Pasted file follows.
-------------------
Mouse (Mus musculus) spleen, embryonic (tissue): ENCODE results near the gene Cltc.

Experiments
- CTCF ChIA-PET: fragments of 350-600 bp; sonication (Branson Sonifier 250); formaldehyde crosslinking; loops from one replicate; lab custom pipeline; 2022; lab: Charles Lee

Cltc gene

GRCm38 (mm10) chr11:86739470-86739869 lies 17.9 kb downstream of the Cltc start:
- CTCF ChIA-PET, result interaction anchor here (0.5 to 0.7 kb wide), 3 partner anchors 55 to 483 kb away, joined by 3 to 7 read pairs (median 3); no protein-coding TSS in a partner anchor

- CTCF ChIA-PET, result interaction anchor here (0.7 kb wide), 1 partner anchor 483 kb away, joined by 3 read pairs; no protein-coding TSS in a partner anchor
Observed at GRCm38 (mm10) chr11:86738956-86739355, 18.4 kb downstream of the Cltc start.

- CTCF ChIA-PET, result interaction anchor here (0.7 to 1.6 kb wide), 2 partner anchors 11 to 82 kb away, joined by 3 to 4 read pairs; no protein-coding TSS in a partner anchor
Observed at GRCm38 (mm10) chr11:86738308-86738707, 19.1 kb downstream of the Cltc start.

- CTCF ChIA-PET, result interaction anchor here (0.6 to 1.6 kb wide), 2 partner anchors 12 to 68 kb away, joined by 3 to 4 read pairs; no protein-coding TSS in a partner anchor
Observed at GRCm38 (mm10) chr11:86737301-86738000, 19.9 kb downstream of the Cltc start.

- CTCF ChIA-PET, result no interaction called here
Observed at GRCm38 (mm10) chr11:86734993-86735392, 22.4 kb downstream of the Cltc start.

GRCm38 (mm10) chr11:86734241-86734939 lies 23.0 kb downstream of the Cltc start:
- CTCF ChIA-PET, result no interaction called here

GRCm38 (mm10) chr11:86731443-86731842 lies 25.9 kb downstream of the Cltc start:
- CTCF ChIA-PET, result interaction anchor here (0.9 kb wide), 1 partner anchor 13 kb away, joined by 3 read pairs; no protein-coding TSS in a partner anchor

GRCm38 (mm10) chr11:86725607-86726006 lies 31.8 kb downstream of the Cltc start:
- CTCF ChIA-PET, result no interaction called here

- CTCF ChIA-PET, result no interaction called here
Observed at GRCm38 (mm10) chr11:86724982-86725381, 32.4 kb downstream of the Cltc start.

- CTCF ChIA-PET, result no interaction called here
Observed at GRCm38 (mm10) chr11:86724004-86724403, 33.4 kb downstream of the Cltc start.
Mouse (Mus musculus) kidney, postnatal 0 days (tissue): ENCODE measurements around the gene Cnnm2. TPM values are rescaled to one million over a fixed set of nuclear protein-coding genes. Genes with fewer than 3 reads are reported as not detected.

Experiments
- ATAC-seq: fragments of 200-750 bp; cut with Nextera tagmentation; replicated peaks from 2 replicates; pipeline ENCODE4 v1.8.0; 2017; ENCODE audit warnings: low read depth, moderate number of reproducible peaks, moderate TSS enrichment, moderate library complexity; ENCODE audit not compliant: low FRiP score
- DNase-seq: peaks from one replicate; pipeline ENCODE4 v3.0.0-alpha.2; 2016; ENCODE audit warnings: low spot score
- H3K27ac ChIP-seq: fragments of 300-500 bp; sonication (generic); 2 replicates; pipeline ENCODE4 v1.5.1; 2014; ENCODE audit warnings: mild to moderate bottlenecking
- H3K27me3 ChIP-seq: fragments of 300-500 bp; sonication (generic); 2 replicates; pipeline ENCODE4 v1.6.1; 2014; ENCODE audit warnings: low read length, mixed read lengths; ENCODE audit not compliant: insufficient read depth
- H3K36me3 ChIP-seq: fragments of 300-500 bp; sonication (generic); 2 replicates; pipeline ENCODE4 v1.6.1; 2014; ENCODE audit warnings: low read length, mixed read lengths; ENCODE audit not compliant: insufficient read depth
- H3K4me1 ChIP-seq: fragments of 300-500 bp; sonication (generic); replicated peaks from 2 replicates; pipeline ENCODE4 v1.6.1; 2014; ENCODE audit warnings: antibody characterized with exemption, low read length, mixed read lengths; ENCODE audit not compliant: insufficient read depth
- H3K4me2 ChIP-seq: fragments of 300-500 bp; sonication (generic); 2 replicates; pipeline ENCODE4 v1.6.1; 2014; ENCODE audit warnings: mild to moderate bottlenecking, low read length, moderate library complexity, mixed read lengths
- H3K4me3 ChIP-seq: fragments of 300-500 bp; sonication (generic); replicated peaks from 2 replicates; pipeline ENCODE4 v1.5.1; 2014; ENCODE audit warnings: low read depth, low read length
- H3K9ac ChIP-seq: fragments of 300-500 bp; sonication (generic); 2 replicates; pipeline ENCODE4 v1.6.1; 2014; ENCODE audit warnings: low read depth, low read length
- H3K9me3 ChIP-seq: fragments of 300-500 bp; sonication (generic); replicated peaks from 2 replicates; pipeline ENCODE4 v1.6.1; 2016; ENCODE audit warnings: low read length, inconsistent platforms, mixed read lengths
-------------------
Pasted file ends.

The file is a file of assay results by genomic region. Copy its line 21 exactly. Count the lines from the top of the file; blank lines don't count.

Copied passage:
- CTCF ChIA-PET, result no interaction called here